Clifford’s Mesne: St Peter’s
About this churchyard
St Peter’s church is the focal point of Clifford’s Mesne, a small village near the market town of Newent in north-west Gloucestershire. The church was built in 1882 on an area of common land (some of the common survives, adjoining the churchyard to the north, and is used for the village fete and other events). The area enclosed for church and churchyard was only 0.4ha (1 acre) but the shallow, free-draining soil of this small burial ground supports an astonishing diversity of grassland and heathland plants – over 100 species at the last count.
The few patches of deeper, more fertile soil produce bulky, grass-dominated vegetation but much of the churchyard is remarkably ‘unproductive’ with finer-leaved grasses such as sheep’s fescue, quaking grass and heath grass and high frequencies of herbs which provide flowering interest from March – October. Early spring sees a profusion of violets, with a few wild daffodils (a speciality of the area), swiftly followed by the flowers of cowslips, spring and glaucous sedges and a few specimens of green-winged orchid. High summer sees good numbers of common-spotted orchid, patches of wild thyme, heather and bird’s-foot-trefoil, giving way to harebells and the delicate flowers of autumn lady’s-tresses in August. Banks of devil’s-bit scabious provide a final flourish in September, but that may not be the end of the colour show for in some autumns the short turf is studded with waxcaps and other grassland fungi.
This abundance of flowers over a long period attracts to the churchyard a high diversity of bees and other pollinating insects. Grassland butterflies and day-flying moths which breed at the site include marbled white, common blue and six-spot burnet.
Management of the churchyard aims to allow ample flowering opportunities whilst maintaining access to graves. Much of the site is not mown until July, simulating a traditional hay cut with all the arisings removed for composting, but prior to this paths are cut through the grassland to the main area of graves. Two steep and species-rich banks to the rear of the church usually are cut just once at the end of the growing season. These days most of the management is undertaken by a local contractor but volunteers continue to play a key role in caring for the site.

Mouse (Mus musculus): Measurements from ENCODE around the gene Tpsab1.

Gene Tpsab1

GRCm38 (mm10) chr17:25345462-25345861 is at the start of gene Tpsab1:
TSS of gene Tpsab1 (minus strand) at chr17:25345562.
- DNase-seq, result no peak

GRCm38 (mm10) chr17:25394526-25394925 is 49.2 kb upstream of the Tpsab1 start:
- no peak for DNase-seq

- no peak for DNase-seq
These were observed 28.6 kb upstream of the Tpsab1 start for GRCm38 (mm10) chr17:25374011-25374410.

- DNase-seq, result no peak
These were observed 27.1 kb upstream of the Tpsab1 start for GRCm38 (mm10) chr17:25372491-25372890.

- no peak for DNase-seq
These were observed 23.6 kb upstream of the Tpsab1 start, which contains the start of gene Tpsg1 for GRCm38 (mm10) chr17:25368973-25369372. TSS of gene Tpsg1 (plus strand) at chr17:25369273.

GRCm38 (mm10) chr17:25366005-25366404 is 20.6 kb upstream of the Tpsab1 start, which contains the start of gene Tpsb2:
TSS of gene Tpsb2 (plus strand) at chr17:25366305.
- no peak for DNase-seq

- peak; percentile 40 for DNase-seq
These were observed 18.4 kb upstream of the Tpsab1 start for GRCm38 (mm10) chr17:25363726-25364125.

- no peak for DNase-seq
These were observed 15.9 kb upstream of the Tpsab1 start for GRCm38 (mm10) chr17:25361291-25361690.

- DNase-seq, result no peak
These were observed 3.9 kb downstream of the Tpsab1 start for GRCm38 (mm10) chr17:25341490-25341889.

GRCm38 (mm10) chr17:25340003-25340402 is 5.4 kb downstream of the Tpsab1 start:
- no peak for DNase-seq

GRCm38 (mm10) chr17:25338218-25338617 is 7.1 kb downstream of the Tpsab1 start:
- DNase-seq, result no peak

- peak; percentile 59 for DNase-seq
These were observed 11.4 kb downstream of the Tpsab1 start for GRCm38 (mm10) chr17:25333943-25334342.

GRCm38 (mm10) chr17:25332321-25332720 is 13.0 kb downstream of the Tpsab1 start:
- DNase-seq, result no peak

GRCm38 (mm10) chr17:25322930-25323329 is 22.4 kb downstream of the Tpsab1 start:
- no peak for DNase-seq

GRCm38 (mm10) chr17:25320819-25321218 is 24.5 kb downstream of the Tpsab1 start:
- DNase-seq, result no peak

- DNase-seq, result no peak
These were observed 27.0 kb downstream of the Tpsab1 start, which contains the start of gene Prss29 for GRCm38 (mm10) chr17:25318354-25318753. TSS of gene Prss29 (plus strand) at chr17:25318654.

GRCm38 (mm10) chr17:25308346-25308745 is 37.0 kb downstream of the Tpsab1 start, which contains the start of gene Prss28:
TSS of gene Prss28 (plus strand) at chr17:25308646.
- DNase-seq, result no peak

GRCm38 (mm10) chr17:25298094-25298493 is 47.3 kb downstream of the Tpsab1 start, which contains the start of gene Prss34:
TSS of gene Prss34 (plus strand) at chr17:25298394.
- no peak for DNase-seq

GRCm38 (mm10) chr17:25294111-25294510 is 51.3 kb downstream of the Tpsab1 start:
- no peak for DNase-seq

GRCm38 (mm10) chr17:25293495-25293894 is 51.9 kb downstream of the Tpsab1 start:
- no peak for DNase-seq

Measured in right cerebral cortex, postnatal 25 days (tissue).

There is a Friends of St Peters which was set up for people who like to contribute to the care and upkeep of the church and churchyard but who do not necessarily wish to be part of the regular worship congregation.
- Wildflower areas
- Wildlife haven
- Memorials with famous or infamous connections – the great nephew and family of the first female Abolitionists in America.
- Great for fungi
- Birders paradise
- Lichen haven – on the roof or wall.
- Peaceful space for quiet reflection
- Good accessibility
? Dog friendly – please keep on the lead. All mess should be bagged and put in the black waste bin.
? The main access from the adjoining road is via steps but there is level access via a side gate. The main paths are rolled stone, there are also grass paths.
? There is not a car park but there is on-road parking immediately adjoining.
St Peters Church,
Newent GL18 1JL
Heather Cobby [email protected]
Nell Credland [email protected]
The main access from the adjoining road is via steps but there is level access via a side gate. The main paths are rolled stone, there are also grass paths.
There is a wheelchair-accessible toilet in the churchyard. Information can be found in the church where the key can be found. The church is normally open during the day but currently it is open on Tuesdays and Fridays only due to the Covid 19 pandemic.
An interpretation board is in preparation (August 2020)
In the vestry in the church there is water and a table that can be used for nappy changing.
There are two benches with back and arm rests, also circular seating around a tree trunk without back or arm rests.
Parking & transport
There is not a car park but there is on-road parking immediately adjoining.
The nearest regular bus service is to Newent (Library) 2.5 miles away. Stagecoach buses run approximately hourly to and from Gloucester (services 32/132), and approximately two-hourly to / from Ross-0n-Wye (service 32) and Ledbury (service 132).
Buses operate three days per week (Monday, Wednesday and Thursday) to Clifford’s Mesne, stopping at the Village Hall approximately 100m from the churchyard. Service 676 operates between Much Marcle and Gloucester, via Newent and Clifford’s Mesne, on Mondays and Thursdays. Service 691 operates to / from Newent on Wednesdays. Both services are provided by Newent Shuttle with support from Gloucestershire County Council.
The nearest train stations are at Ledbury (11 miles) and Gloucester (12 miles).
There is a choice of cafes in the town of Newent 2.5 miles north-east.
There is limited information via the village hall website http://www.cliffordsmesnevillagehall.co.uk/